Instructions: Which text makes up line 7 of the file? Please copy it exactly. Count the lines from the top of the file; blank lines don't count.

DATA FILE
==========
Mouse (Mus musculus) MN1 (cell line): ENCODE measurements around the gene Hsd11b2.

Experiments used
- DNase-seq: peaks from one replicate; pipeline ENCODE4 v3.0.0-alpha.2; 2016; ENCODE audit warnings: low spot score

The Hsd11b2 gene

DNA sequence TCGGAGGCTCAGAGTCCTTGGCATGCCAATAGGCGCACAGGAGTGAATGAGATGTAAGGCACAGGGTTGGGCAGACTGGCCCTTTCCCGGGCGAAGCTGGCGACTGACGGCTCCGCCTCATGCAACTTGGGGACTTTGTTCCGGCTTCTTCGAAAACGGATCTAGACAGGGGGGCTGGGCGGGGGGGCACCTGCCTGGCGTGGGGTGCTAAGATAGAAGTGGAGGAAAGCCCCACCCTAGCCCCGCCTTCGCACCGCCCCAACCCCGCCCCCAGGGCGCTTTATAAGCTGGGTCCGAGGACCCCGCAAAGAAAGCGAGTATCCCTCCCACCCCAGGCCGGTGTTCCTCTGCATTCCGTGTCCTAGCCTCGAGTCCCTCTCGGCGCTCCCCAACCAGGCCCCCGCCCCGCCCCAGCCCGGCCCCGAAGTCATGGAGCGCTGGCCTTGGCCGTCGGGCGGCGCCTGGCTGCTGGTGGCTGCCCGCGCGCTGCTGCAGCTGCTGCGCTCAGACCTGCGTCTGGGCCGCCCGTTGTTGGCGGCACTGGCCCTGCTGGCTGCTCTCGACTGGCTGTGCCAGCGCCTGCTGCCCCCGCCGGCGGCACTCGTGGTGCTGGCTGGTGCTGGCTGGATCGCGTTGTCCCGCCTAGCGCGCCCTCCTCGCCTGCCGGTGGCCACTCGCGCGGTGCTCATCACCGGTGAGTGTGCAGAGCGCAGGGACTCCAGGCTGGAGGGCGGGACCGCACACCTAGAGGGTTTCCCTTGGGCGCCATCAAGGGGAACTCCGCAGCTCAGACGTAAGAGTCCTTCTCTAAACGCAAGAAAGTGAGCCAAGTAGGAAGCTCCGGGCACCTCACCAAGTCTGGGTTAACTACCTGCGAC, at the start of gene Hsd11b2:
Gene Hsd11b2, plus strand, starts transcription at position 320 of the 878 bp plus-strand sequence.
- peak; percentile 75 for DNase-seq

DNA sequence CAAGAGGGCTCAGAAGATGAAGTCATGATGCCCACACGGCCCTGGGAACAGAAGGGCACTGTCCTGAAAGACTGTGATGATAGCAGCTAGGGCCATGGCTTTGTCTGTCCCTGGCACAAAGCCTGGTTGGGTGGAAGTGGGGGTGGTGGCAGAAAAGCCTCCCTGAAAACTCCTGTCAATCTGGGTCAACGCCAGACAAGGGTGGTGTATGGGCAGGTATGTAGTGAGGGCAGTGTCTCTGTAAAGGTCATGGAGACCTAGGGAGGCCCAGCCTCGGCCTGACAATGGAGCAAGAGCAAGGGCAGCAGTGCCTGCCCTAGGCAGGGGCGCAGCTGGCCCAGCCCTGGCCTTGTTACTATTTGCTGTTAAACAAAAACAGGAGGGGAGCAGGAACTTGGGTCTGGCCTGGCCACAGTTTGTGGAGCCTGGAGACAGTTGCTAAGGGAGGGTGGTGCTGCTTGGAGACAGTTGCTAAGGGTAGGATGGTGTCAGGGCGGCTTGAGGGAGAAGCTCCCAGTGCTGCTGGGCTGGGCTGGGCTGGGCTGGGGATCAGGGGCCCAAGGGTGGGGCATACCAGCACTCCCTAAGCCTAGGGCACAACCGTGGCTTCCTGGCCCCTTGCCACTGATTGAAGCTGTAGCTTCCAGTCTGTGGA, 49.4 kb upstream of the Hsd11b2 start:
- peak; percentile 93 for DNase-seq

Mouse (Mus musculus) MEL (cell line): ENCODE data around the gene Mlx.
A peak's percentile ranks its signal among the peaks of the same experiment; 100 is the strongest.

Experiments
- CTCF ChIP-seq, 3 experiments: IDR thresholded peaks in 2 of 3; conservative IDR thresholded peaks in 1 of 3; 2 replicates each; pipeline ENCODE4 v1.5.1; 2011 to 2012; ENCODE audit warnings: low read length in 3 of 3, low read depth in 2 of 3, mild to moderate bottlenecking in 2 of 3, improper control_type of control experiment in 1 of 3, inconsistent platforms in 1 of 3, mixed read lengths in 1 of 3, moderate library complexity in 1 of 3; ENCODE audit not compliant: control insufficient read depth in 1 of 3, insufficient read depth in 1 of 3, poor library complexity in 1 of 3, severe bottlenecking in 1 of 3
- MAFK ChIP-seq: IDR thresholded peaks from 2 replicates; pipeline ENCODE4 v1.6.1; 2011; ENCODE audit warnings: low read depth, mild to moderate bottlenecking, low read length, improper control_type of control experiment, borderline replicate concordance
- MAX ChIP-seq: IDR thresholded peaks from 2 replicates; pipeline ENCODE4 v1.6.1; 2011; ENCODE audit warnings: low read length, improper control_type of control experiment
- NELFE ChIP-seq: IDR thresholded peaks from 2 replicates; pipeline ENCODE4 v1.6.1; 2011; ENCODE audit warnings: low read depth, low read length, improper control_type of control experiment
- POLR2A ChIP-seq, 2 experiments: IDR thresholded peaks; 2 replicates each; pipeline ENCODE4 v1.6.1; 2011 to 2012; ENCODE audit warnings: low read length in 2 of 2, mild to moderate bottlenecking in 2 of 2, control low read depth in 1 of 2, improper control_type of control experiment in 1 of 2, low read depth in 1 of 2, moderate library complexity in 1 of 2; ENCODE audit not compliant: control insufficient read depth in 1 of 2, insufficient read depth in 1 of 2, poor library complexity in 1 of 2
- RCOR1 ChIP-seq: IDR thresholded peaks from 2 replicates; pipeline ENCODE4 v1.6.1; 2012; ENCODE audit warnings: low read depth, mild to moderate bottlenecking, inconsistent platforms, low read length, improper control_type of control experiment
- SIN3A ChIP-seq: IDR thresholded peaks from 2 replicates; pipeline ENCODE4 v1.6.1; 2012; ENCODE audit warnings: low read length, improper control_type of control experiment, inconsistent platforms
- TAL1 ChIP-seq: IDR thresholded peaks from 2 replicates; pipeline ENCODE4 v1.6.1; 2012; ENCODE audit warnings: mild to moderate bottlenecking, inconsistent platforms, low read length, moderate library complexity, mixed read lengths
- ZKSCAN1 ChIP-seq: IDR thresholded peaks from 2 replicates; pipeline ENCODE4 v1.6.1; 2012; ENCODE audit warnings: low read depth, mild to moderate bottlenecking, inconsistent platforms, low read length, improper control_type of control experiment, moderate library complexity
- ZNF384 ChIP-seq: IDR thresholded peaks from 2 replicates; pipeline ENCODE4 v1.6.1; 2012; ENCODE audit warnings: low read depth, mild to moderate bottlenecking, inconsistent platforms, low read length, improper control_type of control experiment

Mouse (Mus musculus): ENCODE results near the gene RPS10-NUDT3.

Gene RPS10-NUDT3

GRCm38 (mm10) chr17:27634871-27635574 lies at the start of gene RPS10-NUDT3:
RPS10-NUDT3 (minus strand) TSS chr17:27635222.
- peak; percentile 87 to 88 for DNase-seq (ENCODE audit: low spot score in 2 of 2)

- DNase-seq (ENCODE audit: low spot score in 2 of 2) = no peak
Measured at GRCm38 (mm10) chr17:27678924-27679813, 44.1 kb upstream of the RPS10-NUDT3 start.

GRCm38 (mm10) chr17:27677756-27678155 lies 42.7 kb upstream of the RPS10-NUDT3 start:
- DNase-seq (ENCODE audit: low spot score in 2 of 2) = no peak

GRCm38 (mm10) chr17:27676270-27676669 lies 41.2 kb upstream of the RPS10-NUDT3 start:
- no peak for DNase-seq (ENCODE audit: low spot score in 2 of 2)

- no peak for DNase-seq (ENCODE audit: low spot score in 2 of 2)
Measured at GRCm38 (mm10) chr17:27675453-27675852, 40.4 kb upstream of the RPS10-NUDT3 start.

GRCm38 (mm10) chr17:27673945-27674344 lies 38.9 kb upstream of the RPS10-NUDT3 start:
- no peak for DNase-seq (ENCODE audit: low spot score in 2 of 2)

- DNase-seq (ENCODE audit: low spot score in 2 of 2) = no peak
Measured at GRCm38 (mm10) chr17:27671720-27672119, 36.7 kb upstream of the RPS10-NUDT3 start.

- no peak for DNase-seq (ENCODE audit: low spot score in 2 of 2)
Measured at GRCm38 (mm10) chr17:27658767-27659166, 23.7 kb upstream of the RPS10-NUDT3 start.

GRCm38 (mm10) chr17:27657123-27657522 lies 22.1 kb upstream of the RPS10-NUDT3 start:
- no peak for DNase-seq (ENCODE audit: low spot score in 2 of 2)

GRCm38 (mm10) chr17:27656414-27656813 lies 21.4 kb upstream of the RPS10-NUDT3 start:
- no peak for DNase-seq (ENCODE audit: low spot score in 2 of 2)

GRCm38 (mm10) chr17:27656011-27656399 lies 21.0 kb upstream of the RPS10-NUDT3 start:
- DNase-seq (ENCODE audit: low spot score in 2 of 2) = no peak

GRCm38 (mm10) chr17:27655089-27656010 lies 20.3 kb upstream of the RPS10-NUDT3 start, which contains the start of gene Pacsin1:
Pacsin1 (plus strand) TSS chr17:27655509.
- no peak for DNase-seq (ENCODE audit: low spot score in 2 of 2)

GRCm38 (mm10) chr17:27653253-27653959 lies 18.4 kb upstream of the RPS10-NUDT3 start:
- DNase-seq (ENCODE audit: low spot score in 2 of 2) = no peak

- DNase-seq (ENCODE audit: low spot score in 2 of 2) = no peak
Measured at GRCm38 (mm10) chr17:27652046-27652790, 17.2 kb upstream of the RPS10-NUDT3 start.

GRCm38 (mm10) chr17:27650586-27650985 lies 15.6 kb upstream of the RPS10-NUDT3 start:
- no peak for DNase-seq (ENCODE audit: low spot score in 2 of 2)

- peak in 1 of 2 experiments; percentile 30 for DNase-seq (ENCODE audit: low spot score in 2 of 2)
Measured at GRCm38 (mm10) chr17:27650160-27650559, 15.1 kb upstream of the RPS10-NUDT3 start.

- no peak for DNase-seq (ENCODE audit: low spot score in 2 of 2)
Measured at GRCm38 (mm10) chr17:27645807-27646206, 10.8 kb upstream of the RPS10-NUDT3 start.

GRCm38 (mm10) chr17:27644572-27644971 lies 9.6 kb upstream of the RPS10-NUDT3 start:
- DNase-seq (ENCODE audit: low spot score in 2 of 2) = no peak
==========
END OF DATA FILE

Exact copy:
- peak; percentile 75 for DNase-seq